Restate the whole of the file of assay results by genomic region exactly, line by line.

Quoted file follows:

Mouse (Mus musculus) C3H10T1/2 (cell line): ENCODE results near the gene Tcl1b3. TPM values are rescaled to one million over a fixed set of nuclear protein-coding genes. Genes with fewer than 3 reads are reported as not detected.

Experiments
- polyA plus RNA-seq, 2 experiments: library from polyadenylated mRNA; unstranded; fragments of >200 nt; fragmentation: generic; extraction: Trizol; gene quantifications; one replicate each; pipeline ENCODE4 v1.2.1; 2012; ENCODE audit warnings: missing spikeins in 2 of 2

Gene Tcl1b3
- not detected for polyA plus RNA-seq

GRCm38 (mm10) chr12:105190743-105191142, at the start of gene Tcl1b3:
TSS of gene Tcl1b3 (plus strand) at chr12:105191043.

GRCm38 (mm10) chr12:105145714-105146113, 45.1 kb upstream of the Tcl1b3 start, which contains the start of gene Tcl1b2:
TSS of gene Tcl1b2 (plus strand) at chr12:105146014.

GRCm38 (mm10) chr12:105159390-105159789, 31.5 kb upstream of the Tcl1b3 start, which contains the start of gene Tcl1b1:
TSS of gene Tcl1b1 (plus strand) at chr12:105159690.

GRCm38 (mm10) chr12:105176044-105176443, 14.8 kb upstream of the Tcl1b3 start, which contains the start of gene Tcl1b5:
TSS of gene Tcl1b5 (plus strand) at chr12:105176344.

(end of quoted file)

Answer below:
Mouse (Mus musculus) C3H10T1/2 (cell line): ENCODE results near the gene Tcl1b3. TPM values are rescaled to one million over a fixed set of nuclear protein-coding genes. Genes with fewer than 3 reads are reported as not detected.

Experiments
- polyA plus RNA-seq, 2 experiments: library from polyadenylated mRNA; unstranded; fragments of >200 nt; fragmentation: generic; extraction: Trizol; gene quantifications; one replicate each; pipeline ENCODE4 v1.2.1; 2012; ENCODE audit warnings: missing spikeins in 2 of 2

Gene Tcl1b3
- not detected for polyA plus RNA-seq

GRCm38 (mm10) chr12:105190743-105191142, at the start of gene Tcl1b3:
TSS of gene Tcl1b3 (plus strand) at chr12:105191043.

GRCm38 (mm10) chr12:105145714-105146113, 45.1 kb upstream of the Tcl1b3 start, which contains the start of gene Tcl1b2:
TSS of gene Tcl1b2 (plus strand) at chr12:105146014.

GRCm38 (mm10) chr12:105159390-105159789, 31.5 kb upstream of the Tcl1b3 start, which contains the start of gene Tcl1b1:
TSS of gene Tcl1b1 (plus strand) at chr12:105159690.

GRCm38 (mm10) chr12:105176044-105176443, 14.8 kb upstream of the Tcl1b3 start, which contains the start of gene Tcl1b5:
TSS of gene Tcl1b5 (plus strand) at chr12:105176344.